In a victory for at least 800 000 people in South Africa with blocked ID Documents, the Gauteng High Court, Pretoria has declared this practice by the Department of Home Affairs unjust, irregular, invalid and inconsistent with the Constitution.
Judge Elmarie van der Schyff said in her judgment that the blocking of IDs without notice by Home Affairs, prior investigation and appeal processes was against the Constitution.
This is a reprieve for the hundreds and thousands of people in the country, many who have been without ID for many years.
This conduct by Home Affairs was challenged by an applicant whose ID document was blocked.
Lawyers for Human Rights and the Children’s Institute joined the fray as friends of the court.
LegalWise Impact Litigation Unit, which also joined this matter on behalf of its members who have been grappling with the distressing issue of blocked IDs for years, welcomed the judgment.
“Blocked IDs have profound implications for the approximately 800 000 South Africans whose identity documents were blocked by the Department of Home Affairs. These documents are indispensable for various essential activities, including marriage, banking, healthcare access, employment, registering births of children, and even the exercise of voting rights in the upcoming elections,” Lithalethemba Stwayi of the unit said.
She added that the ruling holds immense significance as it directly impacts the fundamental rights and privileges of our citizens.
In the opening to her judgment, Judge Van der Schyff commented that South Africa faces many migration-related challenges, including the increased prevalence of irregular migration and identity theft.
Non-South African citizens who enter the country unlawfully often employ various means to obtain identity numbers under the pretense that they were either born as South African citizens or awarded permanent resident status.
This abuse of process allows for illegal foreigners to access benefits reserved for South African citizens and permanent residents. The use of fraudulently obtained identity documents creates a dilemma for the Government and the country on different levels.
To address this dilemma, the department resorted to ID blocking, to block any suspiciously processed identity number before or while investigating whether a person registered in the national population register is a South African citizen or permanent resident.
Because the ID blocking occurred before any investigation was concluded and a final decision was reached regarding a person’s status as citizen or permanent resident, it prejudiced bona fide citizens and permanent residents as much as it prevented illegal immigrants who fraudulently obtained identity numbers to reap the benefits of being issued with an identity number and identity document.
The applicant asked the court to review the practice of placing a marker against the identity number of a person registered in the SA national population register without advising the affected party of it, despite all of its prejudicial consequences.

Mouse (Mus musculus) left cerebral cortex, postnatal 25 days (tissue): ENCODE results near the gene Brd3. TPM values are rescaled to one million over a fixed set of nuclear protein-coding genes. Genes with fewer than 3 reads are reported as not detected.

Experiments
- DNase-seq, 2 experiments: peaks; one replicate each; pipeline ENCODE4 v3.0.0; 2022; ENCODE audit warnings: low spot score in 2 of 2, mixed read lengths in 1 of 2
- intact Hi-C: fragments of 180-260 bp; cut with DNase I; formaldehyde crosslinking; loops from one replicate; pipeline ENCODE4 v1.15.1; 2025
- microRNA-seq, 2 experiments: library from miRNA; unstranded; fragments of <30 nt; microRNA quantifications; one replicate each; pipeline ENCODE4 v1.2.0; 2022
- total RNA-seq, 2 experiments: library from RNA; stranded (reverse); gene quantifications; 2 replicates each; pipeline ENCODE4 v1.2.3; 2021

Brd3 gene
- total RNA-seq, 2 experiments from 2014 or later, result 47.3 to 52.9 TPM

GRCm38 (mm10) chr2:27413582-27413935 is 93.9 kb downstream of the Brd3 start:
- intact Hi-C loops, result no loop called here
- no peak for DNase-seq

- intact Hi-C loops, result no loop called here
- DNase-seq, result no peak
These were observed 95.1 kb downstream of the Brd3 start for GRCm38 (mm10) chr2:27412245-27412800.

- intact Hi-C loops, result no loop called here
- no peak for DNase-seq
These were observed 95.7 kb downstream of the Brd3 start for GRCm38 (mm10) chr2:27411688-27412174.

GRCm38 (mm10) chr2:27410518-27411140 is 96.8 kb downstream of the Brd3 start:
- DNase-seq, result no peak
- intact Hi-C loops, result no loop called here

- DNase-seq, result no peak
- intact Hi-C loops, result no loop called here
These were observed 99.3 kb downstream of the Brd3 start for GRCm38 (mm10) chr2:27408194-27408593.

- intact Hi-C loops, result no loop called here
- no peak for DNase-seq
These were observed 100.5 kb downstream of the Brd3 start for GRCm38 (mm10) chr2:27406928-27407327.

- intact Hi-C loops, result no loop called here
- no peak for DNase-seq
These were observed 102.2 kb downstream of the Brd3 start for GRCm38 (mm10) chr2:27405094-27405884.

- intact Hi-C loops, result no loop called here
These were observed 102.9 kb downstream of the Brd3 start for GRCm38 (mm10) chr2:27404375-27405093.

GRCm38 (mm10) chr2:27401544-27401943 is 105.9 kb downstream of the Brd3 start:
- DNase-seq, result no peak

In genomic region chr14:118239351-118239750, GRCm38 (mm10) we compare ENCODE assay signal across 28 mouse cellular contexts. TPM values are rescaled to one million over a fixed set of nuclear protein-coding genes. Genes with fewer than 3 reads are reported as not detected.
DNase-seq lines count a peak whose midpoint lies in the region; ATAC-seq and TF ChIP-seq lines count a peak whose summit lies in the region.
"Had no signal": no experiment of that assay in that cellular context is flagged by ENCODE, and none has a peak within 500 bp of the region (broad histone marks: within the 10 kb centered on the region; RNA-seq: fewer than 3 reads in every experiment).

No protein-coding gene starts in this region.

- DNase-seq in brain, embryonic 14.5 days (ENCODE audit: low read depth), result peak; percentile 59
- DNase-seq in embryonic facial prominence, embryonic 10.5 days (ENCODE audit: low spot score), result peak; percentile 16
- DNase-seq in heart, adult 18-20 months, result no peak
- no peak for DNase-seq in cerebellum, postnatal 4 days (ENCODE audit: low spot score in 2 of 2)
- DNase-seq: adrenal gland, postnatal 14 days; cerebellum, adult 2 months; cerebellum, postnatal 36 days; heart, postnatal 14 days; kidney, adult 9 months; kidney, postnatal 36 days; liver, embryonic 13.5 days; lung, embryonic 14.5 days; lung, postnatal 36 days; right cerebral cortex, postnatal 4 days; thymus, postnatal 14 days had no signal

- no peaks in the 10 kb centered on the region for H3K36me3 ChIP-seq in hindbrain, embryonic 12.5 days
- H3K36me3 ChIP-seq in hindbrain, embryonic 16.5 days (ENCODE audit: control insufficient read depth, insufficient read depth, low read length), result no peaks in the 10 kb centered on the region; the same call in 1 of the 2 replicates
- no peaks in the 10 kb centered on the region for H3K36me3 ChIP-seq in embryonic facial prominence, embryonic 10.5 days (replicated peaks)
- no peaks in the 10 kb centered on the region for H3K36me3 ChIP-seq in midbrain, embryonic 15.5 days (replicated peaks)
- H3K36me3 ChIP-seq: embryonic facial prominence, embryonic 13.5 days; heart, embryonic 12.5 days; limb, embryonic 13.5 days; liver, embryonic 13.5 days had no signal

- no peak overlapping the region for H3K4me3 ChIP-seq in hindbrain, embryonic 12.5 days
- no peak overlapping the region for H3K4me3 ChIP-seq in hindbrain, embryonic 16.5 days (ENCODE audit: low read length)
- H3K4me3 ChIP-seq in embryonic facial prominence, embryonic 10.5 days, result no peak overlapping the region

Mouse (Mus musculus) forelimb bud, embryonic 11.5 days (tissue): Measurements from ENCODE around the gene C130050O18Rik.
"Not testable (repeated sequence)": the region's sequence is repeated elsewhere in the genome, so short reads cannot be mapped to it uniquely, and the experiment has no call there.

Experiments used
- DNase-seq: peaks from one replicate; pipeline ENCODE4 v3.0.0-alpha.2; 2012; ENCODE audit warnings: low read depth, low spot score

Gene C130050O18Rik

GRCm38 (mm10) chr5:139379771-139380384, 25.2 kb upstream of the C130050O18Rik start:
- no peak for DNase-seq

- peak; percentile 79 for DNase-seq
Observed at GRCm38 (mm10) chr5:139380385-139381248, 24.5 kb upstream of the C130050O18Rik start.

The litigation concerned the legality of the department’s practice of blocking South African identity numbers prior to the correct investigation and procedural steps being followed.
The consequence to a person against whose ID a marker has been placed, is that if the person approaches a bank, a South African Social Security Agency office, or any other institution that requires an ID, they will be denied the service they seek, and be informed that their ID is blocked.
The court was told that the blocking of IDs prevents individuals from engaging with the world in any way that requires that person to use their ID. These individuals cannot obtain passports to travel, and they can't vote, access healthcare or education systems, or open bank accounts.
The Children’s Institute drew the court’s attention to the effect blocked IDs had on children. It said children also feel the brunt when the department blocks the ID documents of their parents, as the parents are unable to register their children’s births or help them get their own IDs.
This leaves children undocumented for years, infringing on their rights to a name or a nationality.
Home Affairs meanwhile told the court that a new process has been implemented since November 2022 in relation to ID blocking. Judge Van der Schyff commented that unfortunately, the department did not feel the need to share the details of this new process with the court.
“This application was necessitated by the DHA’s prolonged and persistent failure to develop and implement a constitutionally compliant process empowering it to place markers against IDs that result in the inevitable and automatic blocking thereof.”
“Even though the applicants did not raise it, I am acutely aware that in blocking IDs in the manner that it did, the DHA ignored the jurisprudential value of ubuntu,” the judge said.
Judge Van der Schyff added that the applicant and other people in similar circumstances were, at the very least, entitled for consideration by the department in the spirit of fairness and ubuntu during this prolonged period of uncertainty.
She said the department’s belated concession that the process they followed until November 2022 did not promote administrative justice is of no consolation to the hundreds of thousands of individuals affected by the practice of blocking IDs. “The order that stands to be granted cannot erase the hardship suffered due to the respondents’ conduct,” she said.
Lawyers for Human Rights meanwhile expressed its hope that this judgment will be the end of this unjust practice. “We hope that this will be the first step in restoring dignity to the thousands of people who have suffered,” it said.